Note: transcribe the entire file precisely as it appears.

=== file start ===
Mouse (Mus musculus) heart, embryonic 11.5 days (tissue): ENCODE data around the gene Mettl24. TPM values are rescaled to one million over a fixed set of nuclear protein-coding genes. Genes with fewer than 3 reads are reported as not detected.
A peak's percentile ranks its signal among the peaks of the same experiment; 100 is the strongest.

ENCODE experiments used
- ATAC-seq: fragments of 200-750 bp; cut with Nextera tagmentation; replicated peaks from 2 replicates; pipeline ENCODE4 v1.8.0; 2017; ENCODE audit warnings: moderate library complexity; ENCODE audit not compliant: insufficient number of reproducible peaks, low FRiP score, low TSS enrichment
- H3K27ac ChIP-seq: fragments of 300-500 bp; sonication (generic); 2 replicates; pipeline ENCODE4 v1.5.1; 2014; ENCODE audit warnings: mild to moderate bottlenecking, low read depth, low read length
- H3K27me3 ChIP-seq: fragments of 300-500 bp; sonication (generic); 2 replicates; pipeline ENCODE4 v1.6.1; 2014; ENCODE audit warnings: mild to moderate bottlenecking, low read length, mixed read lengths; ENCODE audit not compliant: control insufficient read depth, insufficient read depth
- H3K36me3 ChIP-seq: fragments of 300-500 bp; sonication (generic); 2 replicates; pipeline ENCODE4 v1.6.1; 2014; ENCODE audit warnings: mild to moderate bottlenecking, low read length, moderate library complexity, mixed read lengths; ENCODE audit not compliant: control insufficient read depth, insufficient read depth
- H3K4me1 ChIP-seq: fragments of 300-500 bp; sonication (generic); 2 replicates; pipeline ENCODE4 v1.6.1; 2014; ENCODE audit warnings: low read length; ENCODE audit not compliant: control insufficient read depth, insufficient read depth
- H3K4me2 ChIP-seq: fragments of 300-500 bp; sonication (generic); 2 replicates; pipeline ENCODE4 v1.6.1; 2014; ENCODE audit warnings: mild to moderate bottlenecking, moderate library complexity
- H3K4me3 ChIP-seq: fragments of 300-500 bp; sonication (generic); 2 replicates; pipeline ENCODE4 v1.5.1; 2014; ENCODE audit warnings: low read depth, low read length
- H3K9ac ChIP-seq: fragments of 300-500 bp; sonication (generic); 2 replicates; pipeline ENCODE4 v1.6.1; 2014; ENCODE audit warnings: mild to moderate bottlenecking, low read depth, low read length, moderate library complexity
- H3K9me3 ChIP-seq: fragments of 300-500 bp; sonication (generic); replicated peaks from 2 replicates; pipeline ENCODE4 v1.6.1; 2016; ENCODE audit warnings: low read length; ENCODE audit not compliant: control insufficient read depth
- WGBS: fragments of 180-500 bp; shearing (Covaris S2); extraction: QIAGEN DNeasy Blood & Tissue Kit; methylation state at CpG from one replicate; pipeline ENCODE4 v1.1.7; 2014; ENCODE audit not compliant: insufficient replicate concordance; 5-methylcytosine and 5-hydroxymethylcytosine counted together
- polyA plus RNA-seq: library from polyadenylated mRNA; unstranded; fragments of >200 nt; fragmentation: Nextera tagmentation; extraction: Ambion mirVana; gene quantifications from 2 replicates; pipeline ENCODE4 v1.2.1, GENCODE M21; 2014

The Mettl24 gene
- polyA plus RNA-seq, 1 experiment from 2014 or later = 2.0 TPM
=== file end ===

Mouse (Mus musculus) heart, embryonic 11.5 days (tissue): ENCODE data around the gene Mettl24. TPM values are rescaled to one million over a fixed set of nuclear protein-coding genes. Genes with fewer than 3 reads are reported as not detected.
A peak's percentile ranks its signal among the peaks of the same experiment; 100 is the strongest.

ENCODE experiments used
- ATAC-seq: fragments of 200-750 bp; cut with Nextera tagmentation; replicated peaks from 2 replicates; pipeline ENCODE4 v1.8.0; 2017; ENCODE audit warnings: moderate library complexity; ENCODE audit not compliant: insufficient number of reproducible peaks, low FRiP score, low TSS enrichment
- H3K27ac ChIP-seq: fragments of 300-500 bp; sonication (generic); 2 replicates; pipeline ENCODE4 v1.5.1; 2014; ENCODE audit warnings: mild to moderate bottlenecking, low read depth, low read length
- H3K27me3 ChIP-seq: fragments of 300-500 bp; sonication (generic); 2 replicates; pipeline ENCODE4 v1.6.1; 2014; ENCODE audit warnings: mild to moderate bottlenecking, low read length, mixed read lengths; ENCODE audit not compliant: control insufficient read depth, insufficient read depth
- H3K36me3 ChIP-seq: fragments of 300-500 bp; sonication (generic); 2 replicates; pipeline ENCODE4 v1.6.1; 2014; ENCODE audit warnings: mild to moderate bottlenecking, low read length, moderate library complexity, mixed read lengths; ENCODE audit not compliant: control insufficient read depth, insufficient read depth
- H3K4me1 ChIP-seq: fragments of 300-500 bp; sonication (generic); 2 replicates; pipeline ENCODE4 v1.6.1; 2014; ENCODE audit warnings: low read length; ENCODE audit not compliant: control insufficient read depth, insufficient read depth
- H3K4me2 ChIP-seq: fragments of 300-500 bp; sonication (generic); 2 replicates; pipeline ENCODE4 v1.6.1; 2014; ENCODE audit warnings: mild to moderate bottlenecking, moderate library complexity
- H3K4me3 ChIP-seq: fragments of 300-500 bp; sonication (generic); 2 replicates; pipeline ENCODE4 v1.5.1; 2014; ENCODE audit warnings: low read depth, low read length
- H3K9ac ChIP-seq: fragments of 300-500 bp; sonication (generic); 2 replicates; pipeline ENCODE4 v1.6.1; 2014; ENCODE audit warnings: mild to moderate bottlenecking, low read depth, low read length, moderate library complexity
- H3K9me3 ChIP-seq: fragments of 300-500 bp; sonication (generic); replicated peaks from 2 replicates; pipeline ENCODE4 v1.6.1; 2016; ENCODE audit warnings: low read length; ENCODE audit not compliant: control insufficient read depth
- WGBS: fragments of 180-500 bp; shearing (Covaris S2); extraction: QIAGEN DNeasy Blood & Tissue Kit; methylation state at CpG from one replicate; pipeline ENCODE4 v1.1.7; 2014; ENCODE audit not compliant: insufficient replicate concordance; 5-methylcytosine and 5-hydroxymethylcytosine counted together
- polyA plus RNA-seq: library from polyadenylated mRNA; unstranded; fragments of >200 nt; fragmentation: Nextera tagmentation; extraction: Ambion mirVana; gene quantifications from 2 replicates; pipeline ENCODE4 v1.2.1, GENCODE M21; 2014

The Mettl24 gene
- polyA plus RNA-seq, 1 experiment from 2014 or later = 2.0 TPM